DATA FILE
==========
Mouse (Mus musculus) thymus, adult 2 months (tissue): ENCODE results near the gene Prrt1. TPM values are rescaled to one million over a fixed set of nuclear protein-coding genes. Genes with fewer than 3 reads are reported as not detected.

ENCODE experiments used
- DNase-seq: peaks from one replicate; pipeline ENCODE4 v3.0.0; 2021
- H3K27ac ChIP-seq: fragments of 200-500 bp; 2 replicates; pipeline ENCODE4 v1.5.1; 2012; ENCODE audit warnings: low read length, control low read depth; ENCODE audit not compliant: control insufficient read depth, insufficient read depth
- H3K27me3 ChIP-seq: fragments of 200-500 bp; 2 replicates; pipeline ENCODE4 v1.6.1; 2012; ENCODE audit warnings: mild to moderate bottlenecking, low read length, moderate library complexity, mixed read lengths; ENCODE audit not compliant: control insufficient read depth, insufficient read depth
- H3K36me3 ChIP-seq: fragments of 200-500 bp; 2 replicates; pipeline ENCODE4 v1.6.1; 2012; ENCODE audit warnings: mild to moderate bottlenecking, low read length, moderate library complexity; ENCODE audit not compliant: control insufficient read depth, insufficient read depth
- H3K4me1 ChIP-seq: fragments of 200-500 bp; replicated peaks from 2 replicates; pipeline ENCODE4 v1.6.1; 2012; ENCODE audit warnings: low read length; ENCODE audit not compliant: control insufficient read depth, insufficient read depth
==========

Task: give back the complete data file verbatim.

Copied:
Mouse (Mus musculus) thymus, adult 2 months (tissue): ENCODE results near the gene Prrt1. TPM values are rescaled to one million over a fixed set of nuclear protein-coding genes. Genes with fewer than 3 reads are reported as not detected.

ENCODE experiments used
- DNase-seq: peaks from one replicate; pipeline ENCODE4 v3.0.0; 2021
- H3K27ac ChIP-seq: fragments of 200-500 bp; 2 replicates; pipeline ENCODE4 v1.5.1; 2012; ENCODE audit warnings: low read length, control low read depth; ENCODE audit not compliant: control insufficient read depth, insufficient read depth
- H3K27me3 ChIP-seq: fragments of 200-500 bp; 2 replicates; pipeline ENCODE4 v1.6.1; 2012; ENCODE audit warnings: mild to moderate bottlenecking, low read length, moderate library complexity, mixed read lengths; ENCODE audit not compliant: control insufficient read depth, insufficient read depth
- H3K36me3 ChIP-seq: fragments of 200-500 bp; 2 replicates; pipeline ENCODE4 v1.6.1; 2012; ENCODE audit warnings: mild to moderate bottlenecking, low read length, moderate library complexity; ENCODE audit not compliant: control insufficient read depth, insufficient read depth
- H3K4me1 ChIP-seq: fragments of 200-500 bp; replicated peaks from 2 replicates; pipeline ENCODE4 v1.6.1; 2012; ENCODE audit warnings: low read length; ENCODE audit not compliant: control insufficient read depth, insufficient read depth